“In Blessed Are the Unsatisfied, Amy Simpson considers questions many Christians think about but have been unwilling or unable to openly express. In her personal and engaging style, Amy encourages us to embrace the unsatisfied life because it leads to greater intimacy with the only one who is able to satisfy. A must-read for any believer struggling to live out the ‘Christian life.'”
–Matthew S. Stanford, author of Grace for the Afflicted
“In Blessed are the Unsatisfied, Amy Simpson puts a positive spin on what is usually perceived as a negative state of mind. She avoids making unrealistic promises of full and perfect satisfaction in this fallen world, as some are inclined to do. Instead, she shows how ‘unsatisfaction’ can motivate us to pursue a deeper relationship with God and with others, to learn, grow, and change ourselves, and to invest our energies in making this world a better place for others. Seems we could all use a little more unsatisfaction.”
–Carolyn Custis James, author of Half the Church and Malestrom
“The first emotion I had reading Blessed Are the Unsatisfied was sheer relief. Raised in the church, I’ve heard a thousand glib assurances that anyone who trusts Jesus for salvation will be completely satisfied—and I’ve despaired a thousand times as I’ve felt that satisfaction elude me. How freeing to hear that being unsatisfied doesn’t mean I’m a defective Christian! The second emotion I felt was hope. Simpson gave me permission to stay hungry for ultimate satisfaction while providing strategies for pursuing the abundant life of which Jesus spoke.”
–Drew Dyck, senior editor, CTPastors.com, author of Yawning at Tigers
“The truth is that there are promises of Jesus that are ‘here and now, but not yet thoroughly experienced’ until we are in heaven. Amy Simpson does an exceptional job of digging deep into God’s Word and exposes the truth that we are not completely satisfied in Jesus in this life.”
–Brad Hoefs, president, Fresh Hope for Mental Health
We know that our material comforts and temporal accomplishments are not enough to fully satisfy us. Momentary pleasures, whether of pure or darker motivations, are fleeting at best. But Christians often hear the idea that following Jesus means that we should be living a life of full satisfaction. How many of us actually experience that kind of life?
Amy Simpson wants to debunk this satisfaction myth in the church. After forty years of walking with Jesus, she writes, “I am deeply unsatisfied not only with my ability to reflect Jesus, but also with the very quality of my intimacy with him. I strongly suspect that the abyss of my nature has not been entirely satisfied by Jesus.”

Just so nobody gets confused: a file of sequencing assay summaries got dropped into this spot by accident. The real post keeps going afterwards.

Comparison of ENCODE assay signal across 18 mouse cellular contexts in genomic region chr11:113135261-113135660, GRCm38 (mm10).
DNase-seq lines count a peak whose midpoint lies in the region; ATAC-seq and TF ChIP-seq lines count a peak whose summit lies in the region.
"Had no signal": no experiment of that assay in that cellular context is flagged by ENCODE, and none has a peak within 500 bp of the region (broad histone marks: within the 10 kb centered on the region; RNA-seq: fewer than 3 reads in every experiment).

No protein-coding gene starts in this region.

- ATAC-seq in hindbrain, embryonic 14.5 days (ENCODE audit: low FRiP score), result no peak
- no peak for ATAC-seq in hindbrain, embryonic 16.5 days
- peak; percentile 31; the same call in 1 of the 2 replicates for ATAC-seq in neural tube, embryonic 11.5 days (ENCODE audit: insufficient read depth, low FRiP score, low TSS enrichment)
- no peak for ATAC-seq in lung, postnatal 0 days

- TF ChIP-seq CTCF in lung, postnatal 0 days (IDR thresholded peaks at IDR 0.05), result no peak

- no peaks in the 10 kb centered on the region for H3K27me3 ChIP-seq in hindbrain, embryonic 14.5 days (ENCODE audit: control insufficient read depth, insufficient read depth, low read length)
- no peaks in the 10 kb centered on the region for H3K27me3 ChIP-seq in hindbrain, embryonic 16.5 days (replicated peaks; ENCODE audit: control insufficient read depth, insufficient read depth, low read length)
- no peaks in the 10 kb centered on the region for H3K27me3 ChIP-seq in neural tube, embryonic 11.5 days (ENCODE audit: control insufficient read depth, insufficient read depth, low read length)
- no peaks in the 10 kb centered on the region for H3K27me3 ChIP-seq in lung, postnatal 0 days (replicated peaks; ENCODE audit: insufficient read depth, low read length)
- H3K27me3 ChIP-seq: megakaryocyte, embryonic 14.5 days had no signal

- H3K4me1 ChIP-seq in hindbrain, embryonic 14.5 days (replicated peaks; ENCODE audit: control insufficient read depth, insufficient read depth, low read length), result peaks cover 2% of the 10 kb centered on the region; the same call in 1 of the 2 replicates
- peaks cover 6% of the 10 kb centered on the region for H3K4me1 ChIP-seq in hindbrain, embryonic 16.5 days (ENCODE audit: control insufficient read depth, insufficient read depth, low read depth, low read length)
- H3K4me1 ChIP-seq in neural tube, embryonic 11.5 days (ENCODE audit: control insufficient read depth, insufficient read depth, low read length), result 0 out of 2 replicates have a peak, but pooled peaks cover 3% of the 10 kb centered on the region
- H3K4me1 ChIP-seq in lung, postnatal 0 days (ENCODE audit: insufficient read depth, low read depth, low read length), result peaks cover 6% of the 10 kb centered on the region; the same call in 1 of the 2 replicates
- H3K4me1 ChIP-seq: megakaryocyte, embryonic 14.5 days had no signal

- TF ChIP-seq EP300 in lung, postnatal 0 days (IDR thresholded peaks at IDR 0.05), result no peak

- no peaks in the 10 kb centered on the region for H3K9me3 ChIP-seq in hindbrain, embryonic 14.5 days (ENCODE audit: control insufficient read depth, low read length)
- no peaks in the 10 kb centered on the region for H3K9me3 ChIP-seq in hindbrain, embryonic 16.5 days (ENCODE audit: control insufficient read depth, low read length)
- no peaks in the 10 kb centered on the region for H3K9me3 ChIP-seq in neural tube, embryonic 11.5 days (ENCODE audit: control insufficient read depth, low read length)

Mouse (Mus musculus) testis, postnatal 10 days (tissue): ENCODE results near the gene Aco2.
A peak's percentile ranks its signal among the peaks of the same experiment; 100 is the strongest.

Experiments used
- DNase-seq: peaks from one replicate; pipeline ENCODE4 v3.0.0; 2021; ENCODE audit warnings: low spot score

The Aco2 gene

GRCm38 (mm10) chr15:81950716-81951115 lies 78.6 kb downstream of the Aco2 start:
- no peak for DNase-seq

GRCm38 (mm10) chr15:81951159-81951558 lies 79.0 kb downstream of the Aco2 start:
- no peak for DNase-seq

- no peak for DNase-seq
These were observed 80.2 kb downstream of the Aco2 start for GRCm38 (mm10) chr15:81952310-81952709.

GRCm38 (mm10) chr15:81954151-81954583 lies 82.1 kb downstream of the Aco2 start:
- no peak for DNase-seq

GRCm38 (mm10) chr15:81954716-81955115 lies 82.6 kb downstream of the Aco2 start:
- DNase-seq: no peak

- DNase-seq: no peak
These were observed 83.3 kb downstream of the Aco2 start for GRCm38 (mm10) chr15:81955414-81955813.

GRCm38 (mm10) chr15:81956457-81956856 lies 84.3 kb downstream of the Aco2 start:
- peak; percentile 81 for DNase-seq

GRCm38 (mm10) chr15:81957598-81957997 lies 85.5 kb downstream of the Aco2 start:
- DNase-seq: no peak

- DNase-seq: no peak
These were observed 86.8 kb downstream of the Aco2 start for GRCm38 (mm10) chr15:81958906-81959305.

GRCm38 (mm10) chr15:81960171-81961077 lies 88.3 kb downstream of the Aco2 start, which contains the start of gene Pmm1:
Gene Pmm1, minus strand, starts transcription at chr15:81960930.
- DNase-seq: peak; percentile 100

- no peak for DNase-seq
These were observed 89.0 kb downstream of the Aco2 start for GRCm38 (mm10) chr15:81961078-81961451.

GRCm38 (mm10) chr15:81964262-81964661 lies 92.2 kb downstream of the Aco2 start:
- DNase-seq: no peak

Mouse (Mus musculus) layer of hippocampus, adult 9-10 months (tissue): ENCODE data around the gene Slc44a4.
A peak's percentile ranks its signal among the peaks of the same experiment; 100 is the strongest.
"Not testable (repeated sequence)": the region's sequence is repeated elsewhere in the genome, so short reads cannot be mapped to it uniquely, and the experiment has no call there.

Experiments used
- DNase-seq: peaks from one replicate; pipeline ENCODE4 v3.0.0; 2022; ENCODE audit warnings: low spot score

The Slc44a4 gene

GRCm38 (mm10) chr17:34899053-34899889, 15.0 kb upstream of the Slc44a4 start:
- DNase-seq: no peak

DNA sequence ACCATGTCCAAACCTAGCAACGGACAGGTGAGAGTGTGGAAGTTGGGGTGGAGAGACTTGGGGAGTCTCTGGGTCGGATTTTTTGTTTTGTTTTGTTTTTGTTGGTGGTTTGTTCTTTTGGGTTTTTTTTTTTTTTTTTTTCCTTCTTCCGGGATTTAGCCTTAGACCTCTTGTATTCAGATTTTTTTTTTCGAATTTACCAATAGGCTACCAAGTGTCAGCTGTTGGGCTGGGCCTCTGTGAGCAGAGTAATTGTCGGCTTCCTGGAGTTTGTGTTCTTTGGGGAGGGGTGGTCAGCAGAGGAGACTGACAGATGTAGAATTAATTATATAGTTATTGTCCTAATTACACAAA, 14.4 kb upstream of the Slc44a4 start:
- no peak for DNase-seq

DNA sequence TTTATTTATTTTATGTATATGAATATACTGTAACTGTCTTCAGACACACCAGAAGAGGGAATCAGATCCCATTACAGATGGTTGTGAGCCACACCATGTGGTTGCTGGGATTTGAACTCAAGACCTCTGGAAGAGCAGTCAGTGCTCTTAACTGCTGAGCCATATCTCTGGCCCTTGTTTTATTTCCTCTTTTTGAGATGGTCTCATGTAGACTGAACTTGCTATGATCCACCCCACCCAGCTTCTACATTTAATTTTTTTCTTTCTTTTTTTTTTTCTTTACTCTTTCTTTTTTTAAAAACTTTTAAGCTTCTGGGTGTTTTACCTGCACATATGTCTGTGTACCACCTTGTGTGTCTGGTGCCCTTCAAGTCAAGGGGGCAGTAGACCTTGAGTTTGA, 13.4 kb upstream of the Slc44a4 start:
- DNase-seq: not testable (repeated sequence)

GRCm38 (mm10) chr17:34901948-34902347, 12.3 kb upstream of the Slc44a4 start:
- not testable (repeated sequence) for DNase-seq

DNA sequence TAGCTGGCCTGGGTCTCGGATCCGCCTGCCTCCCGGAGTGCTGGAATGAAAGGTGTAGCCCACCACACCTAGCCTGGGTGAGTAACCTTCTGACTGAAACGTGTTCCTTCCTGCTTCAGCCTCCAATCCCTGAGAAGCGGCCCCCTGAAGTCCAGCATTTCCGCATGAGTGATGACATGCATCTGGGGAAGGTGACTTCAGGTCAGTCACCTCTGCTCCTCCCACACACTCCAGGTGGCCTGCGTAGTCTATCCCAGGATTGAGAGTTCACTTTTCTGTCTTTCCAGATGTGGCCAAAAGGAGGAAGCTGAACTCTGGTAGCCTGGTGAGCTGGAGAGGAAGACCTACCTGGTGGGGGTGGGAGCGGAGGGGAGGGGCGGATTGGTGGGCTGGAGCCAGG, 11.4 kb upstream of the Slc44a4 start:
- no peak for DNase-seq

Hers is a freeing confession for us all. Simpson explains that our very unsatisfaction indicates a longing for God, and understanding those longings can bring us closer to relationship with him. And that is where true spiritual health and vitality reside. Read on to discover anew what it truly means to be satisfied in Christ.
Our culture is frantic with worry. We stress over circumstances we can’t control, we talk about what’s keeping us up at night and we wring our hands over the fate of disadvantaged people all over the world, almost as if to show we care and that we have big things to care about. Worry is part of our culture, an expectation of responsible people. And sadly, Christians are no different.
But we are called to live and think differently from the worried world around us. The fact is, worry is sin, but we don’t seem to take it seriously. It is a spiritual problem, which ultimately cannot be overcome with sheer willpower–its solution is rooted entirely in who God is.
How can we live life abundantly, with joy, as God has called us to do, when we’re consumed by anxiety? We are commanded not to worry, not only in the well-known words of Jesus recorded in Matthew 6, but also throughout the Old Testament and the epistles to the church. The Bible makes it clear that the future belongs only to God, who rules and is not subject to the limitations of time. To live with joy and contentment, trusting God with the present and the future, is a countercultural feat that can be accomplished only through him.
Challenging the idolatrous underpinnings of worry, former Christianity Today executive Amy Simpson encourages us to root our faith in who God is, not in our own will power. We don’t often give much thought to why worry offends God, but indulging anxiety binds us to mere possibilities and blinds us to the truth. Correctly understanding the theology of worry is critical to true transformation. This is a book not just for people who worry; this is a call to the church to turn its eyes from the things of earth and fix its eyes on the author and completer of our faith.
Mental illness is the sort of thing we don’t like to talk about. It doesn’t reduce nicely to simple solutions and happy outcomes. So instead, too often we reduce people who are mentally ill to caricatures and ghosts, and simply pretend they don’t exist. They do exist, however–statistics suggest that one in four people suffer from some kind of mental illness. And then there’s their friends and family members, who bear their own scars and anxious thoughts, and who see no safe place to talk about the impact of mental illness on their lives and their loved ones. Many of these people are sitting in churches week after week, suffering in stigmatized silence.
In Troubled Minds Amy Simpson, whose family knows the trauma and bewilderment of mental illness, reminds us that people with mental illness are our neighbors and our brothers and sisters in Christ, and she shows us the path to loving them well and becoming a church that loves God with whole hearts and whole souls, with the strength we have and with minds that are whole as well as minds that are troubled.
© 2012 Amy Simpson.